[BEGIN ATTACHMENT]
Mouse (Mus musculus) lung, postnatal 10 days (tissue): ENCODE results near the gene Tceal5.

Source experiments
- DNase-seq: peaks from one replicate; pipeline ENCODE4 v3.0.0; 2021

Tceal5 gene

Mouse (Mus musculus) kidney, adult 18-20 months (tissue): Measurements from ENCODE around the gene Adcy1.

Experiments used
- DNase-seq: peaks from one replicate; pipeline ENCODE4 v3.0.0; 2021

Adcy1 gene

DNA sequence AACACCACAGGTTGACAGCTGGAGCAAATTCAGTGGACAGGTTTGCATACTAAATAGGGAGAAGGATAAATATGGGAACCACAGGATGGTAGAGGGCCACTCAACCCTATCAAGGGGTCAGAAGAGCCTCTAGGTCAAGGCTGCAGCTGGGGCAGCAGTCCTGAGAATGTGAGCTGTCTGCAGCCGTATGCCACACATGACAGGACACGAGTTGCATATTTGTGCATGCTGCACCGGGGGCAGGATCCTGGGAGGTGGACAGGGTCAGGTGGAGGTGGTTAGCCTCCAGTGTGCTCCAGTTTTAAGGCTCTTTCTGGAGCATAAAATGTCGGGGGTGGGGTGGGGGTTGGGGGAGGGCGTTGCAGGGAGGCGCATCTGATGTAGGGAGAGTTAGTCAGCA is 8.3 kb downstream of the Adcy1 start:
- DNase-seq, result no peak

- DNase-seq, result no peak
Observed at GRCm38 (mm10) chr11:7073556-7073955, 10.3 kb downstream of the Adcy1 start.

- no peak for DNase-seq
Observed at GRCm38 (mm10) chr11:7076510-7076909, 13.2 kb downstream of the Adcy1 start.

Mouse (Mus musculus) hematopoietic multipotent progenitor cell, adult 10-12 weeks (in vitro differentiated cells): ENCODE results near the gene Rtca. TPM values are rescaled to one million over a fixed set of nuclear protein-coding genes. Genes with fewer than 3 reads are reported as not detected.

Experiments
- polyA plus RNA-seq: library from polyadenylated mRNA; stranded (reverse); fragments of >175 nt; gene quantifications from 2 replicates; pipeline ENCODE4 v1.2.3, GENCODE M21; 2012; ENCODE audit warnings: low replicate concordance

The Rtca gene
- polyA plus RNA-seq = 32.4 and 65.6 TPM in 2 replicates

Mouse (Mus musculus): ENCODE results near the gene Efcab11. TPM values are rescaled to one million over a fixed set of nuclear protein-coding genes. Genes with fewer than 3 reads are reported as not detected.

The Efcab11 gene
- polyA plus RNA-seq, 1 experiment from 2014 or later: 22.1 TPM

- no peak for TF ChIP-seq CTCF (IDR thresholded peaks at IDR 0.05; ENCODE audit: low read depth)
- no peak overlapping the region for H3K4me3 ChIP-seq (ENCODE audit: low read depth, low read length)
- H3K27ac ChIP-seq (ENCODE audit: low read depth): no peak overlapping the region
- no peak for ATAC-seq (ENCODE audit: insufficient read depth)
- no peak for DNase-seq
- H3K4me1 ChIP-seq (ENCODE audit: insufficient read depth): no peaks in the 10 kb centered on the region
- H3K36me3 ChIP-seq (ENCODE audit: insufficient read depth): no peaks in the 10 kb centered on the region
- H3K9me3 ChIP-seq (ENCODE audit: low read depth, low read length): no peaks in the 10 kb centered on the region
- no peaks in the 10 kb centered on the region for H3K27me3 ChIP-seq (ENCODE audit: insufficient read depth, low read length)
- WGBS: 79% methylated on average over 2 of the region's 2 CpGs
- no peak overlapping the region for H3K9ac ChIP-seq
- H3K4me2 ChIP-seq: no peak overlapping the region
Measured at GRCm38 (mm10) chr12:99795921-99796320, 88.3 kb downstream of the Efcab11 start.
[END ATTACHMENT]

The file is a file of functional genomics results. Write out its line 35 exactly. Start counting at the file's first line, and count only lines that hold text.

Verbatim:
Measured at GRCm38 (mm10) chr12:99795921-99796320, 88.3 kb downstream of the Efcab11 start.